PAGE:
JOURNALIST: And how crucial has the Carers Payment been for you?

CHANDRA PILE: I get the Allowance, that’s very helpful.

JOURNALIST: How has that helped you?

CHANDRA PILE: Yeah, that helps me, I actually use it for little treats for myself and little treats for the kids.

JOURNALIST: Could you explain as well the convenience of the suspension, the changes there?

PHIL MARTIN: Many carers have expressed frustration that once they exceed the current 25 hours per month, they have to totally reapply for the payment. This initiative will enable them to much more smoothly re-access the Carer Payment which is vital for the easing of the cost-of-living pressures and vital for their work and life satisfaction.

JOURNALIST: Can you maybe as well just quickly sum up I guess why would that happen? Like what's the nature of caring that it's maybe not always the same?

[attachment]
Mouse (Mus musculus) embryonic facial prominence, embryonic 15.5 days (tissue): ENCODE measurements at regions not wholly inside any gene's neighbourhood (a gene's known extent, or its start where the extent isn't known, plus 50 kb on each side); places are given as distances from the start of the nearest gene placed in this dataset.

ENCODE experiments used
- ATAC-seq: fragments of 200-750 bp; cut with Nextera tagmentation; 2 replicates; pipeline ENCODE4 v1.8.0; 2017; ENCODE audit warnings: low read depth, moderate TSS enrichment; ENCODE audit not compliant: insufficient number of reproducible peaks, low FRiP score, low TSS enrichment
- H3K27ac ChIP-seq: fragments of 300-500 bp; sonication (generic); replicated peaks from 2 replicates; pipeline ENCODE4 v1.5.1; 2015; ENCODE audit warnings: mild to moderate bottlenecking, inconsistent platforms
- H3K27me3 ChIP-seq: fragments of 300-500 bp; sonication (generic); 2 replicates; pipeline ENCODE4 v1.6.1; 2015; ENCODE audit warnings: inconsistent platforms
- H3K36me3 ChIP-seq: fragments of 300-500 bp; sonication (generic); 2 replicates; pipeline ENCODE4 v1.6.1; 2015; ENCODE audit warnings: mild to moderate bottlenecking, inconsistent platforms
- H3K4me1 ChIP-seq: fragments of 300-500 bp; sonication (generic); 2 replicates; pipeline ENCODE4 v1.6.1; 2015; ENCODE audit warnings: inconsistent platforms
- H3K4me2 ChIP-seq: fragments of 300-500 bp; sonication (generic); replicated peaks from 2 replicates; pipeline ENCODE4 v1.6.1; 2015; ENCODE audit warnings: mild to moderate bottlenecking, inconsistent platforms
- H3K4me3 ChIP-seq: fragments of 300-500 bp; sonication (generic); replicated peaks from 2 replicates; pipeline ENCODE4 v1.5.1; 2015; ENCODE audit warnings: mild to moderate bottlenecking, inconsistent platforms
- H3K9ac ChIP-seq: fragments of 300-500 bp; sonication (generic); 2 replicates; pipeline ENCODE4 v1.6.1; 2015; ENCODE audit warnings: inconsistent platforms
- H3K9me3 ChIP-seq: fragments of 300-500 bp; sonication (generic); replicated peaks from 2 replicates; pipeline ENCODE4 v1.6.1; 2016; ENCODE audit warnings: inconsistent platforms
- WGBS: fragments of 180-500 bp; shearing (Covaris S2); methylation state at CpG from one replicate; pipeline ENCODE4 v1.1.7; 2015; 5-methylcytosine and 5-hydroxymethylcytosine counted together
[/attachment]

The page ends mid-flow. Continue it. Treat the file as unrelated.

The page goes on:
PHIL MARTIN: Many people are caring for people who may have for example, a mental health issue. So the caring role will fluctuate across the month and at times of high intensity they’re not able to work, or at times when the mental health might be more in balance, they can access more but at the moment after 25 hours they have to stop, so flexibility is really important.

JOURNALIST: Does that also mean more consistent income for them?

PHIL MARTIN: Absolutely, it means that they can plan for months. Some of the workers who might be for example on shift work can predict how many hours they can work and then have some time off. And then for other carers who might be looking at supporting people who may be involved in the health sector or in aged care, they can plan those appointments ahead, knowing that their income is not going to be affected during the month.